If you teach algebra, you've most likely seen the error $(x5)^2=x^2+25.$ Previously, in explaining this error, I would resort to discussions about what "squaring" means and the value of the distributive property. This year has been different, though. Since the beginning of the year, I've been teaching students that they can check their work simplifying expressions by plugging in a number into the original and the simplified versions and seeing if they get the same result. We emphasized this approach throughout our review of linear expressions. Today in class, we had exactly the problem of simplifying the expression $(x5)^2$. Some students gave the incorrect response of $x^2+25$, but as I listened to their group conversations, I could hear their discussions "I plugged in 2 to both expressions. $(x5)^2$ gave me 9, but $x^2+25$ gave me 29." This was music to my ears. Rather than simplification being a set of rules to remember and apply, simplification becomes attached to the real experience of ensuring that I get the same answer each time.
0 Comments
If you give a student a platform, they're probably going to use it. This year, in addition to my weekly Problem of the Week challenge problems, I've been giving students the chance to reflect on their past work to see how they can improve in the future. Specifically, I ask students to write a few sentences about a time they had an insight into a problem and what helped them have this insight. My students shared some of their secrets to success:
If you give a student a platform, they may exceed your expectations.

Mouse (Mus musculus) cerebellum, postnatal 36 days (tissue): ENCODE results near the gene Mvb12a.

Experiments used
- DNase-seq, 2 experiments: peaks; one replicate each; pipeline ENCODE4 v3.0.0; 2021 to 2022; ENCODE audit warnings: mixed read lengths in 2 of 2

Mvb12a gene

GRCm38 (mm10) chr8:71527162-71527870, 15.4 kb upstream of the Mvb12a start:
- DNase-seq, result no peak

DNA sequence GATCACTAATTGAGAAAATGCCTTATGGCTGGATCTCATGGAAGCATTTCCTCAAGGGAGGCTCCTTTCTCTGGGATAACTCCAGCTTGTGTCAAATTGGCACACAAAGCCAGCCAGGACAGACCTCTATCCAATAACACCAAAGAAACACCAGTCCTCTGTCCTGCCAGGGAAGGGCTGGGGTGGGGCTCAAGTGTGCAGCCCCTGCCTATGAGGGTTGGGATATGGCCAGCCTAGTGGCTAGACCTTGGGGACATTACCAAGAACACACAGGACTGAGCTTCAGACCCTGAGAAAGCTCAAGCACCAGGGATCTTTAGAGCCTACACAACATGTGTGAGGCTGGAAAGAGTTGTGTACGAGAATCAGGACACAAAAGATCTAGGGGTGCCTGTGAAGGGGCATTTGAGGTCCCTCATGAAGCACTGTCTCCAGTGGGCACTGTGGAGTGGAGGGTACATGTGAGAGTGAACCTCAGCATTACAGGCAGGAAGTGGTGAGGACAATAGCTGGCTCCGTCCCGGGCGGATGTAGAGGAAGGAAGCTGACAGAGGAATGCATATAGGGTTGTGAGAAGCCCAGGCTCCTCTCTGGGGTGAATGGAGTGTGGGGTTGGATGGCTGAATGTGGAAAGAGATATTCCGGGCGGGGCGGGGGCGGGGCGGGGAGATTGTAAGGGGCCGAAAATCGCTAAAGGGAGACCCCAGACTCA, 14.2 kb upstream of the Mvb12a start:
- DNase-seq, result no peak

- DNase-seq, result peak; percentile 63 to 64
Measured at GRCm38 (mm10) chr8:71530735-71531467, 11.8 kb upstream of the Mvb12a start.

I had more trouble with a recent inclass activity than I had anticipated. Students were given cards with simple inequalities and asked to form groups of 3 around a joining conjunction "AND" or "OR" and graph the compounded, resulting inequality. Students were quite comfortable graphing the compound inequality above. The two arms point outwards from 1 and 4, respectively. However, when asked to graph an inequality where both arms pointed in the same direction, the students had much greater difficulty. For example, students had trouble viewing the inequality $x >0 \text{ AND } x>3$ as equivalent to $x>3.$ To get to the bottom of the misunderstanding, I decided to ask students their thoughts about how AND and OR graphs work. Students responded that an OR graph has "two parts" and a "gap in between," while an AND graph has "one part" and "no gap." I realized that students' experience of AND and OR graphs had only been in the context of absolute value inequalities, where these descriptions are (almost) always true. However, if given a compound inequality that does not come from an absolute value, these descriptions may not apply. I needed to find a way to show my students a more inclusive description of compound inequalities. At this point, as if prompted, another student, gave another description of an AND graph as "two graphs overlap" and an OR graph as "any two lines — doesn't matter if they intersect." While the wording could use some work, the idea is there that AND means to take the two graphs' intersection and OR to take their union. We wrote both studentgiven descriptions of AND and OR graphs on the board in an attempt to judge between them. When the bell rang I had to let students go. It was worth it to spend class time in discussion, even if I didn't get to everything I had planned. We'll just have to pick up on these ideas next week.

About Me
I started this blog to share my transformation from math nerd to math nerd who loves to share math with young people. I teach high school in Hanoi, Vietnam. Your comments are always welcome. Archives
March 2018